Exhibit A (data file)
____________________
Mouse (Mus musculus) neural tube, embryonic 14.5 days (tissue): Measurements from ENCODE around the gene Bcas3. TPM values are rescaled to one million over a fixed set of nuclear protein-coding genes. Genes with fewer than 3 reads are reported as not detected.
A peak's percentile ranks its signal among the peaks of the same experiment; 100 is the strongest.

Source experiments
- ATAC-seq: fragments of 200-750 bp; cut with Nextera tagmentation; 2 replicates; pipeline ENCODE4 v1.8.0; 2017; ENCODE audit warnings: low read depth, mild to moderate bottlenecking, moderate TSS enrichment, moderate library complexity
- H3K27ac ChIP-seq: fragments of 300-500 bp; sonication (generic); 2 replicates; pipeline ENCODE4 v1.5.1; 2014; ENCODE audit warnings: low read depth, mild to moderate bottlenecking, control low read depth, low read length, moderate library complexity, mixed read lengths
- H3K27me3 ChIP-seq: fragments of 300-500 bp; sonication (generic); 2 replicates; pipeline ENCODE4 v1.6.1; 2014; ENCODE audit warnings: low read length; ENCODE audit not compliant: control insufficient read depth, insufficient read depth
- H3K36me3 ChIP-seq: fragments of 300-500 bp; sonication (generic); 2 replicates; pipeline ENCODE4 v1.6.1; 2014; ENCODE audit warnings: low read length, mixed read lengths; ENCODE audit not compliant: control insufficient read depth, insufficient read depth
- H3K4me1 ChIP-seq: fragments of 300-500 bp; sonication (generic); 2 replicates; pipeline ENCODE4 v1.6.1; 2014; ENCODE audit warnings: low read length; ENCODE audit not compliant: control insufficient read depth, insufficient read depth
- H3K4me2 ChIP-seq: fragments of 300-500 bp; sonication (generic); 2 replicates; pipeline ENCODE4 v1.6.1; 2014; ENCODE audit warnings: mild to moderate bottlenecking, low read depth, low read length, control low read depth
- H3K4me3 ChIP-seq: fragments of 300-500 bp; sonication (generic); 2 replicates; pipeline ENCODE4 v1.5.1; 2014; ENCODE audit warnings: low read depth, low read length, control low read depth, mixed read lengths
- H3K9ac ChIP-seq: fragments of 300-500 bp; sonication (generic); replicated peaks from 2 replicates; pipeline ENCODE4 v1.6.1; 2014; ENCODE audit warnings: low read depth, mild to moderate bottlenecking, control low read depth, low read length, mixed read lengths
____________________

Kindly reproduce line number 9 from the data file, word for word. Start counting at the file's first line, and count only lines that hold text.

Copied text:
- H3K4me2 ChIP-seq: fragments of 300-500 bp; sonication (generic); 2 replicates; pipeline ENCODE4 v1.6.1; 2014; ENCODE audit warnings: mild to moderate bottlenecking, low read depth, low read length, control low read depth